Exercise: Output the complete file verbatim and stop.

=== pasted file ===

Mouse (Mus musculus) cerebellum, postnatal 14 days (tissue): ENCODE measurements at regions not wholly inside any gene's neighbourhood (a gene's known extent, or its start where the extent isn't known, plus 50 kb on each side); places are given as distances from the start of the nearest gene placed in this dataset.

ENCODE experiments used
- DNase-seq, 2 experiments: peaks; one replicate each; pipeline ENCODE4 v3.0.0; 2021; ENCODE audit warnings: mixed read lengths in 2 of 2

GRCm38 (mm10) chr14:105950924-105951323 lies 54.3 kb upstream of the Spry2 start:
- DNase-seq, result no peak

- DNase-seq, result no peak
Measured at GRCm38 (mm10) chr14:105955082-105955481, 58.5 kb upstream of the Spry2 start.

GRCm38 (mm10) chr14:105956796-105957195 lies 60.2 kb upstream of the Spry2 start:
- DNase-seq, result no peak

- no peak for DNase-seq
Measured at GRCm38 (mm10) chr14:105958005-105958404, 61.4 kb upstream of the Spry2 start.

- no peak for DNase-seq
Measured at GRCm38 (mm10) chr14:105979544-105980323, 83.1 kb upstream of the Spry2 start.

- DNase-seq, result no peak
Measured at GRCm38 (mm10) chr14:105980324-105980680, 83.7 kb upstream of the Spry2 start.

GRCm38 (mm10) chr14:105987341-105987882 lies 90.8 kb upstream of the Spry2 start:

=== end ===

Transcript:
Mouse (Mus musculus) cerebellum, postnatal 14 days (tissue): ENCODE measurements at regions not wholly inside any gene's neighbourhood (a gene's known extent, or its start where the extent isn't known, plus 50 kb on each side); places are given as distances from the start of the nearest gene placed in this dataset.

ENCODE experiments used
- DNase-seq, 2 experiments: peaks; one replicate each; pipeline ENCODE4 v3.0.0; 2021; ENCODE audit warnings: mixed read lengths in 2 of 2

GRCm38 (mm10) chr14:105950924-105951323 lies 54.3 kb upstream of the Spry2 start:
- DNase-seq, result no peak

- DNase-seq, result no peak
Measured at GRCm38 (mm10) chr14:105955082-105955481, 58.5 kb upstream of the Spry2 start.

GRCm38 (mm10) chr14:105956796-105957195 lies 60.2 kb upstream of the Spry2 start:
- DNase-seq, result no peak

- no peak for DNase-seq
Measured at GRCm38 (mm10) chr14:105958005-105958404, 61.4 kb upstream of the Spry2 start.

- no peak for DNase-seq
Measured at GRCm38 (mm10) chr14:105979544-105980323, 83.1 kb upstream of the Spry2 start.

- DNase-seq, result no peak
Measured at GRCm38 (mm10) chr14:105980324-105980680, 83.7 kb upstream of the Spry2 start.

GRCm38 (mm10) chr14:105987341-105987882 lies 90.8 kb upstream of the Spry2 start: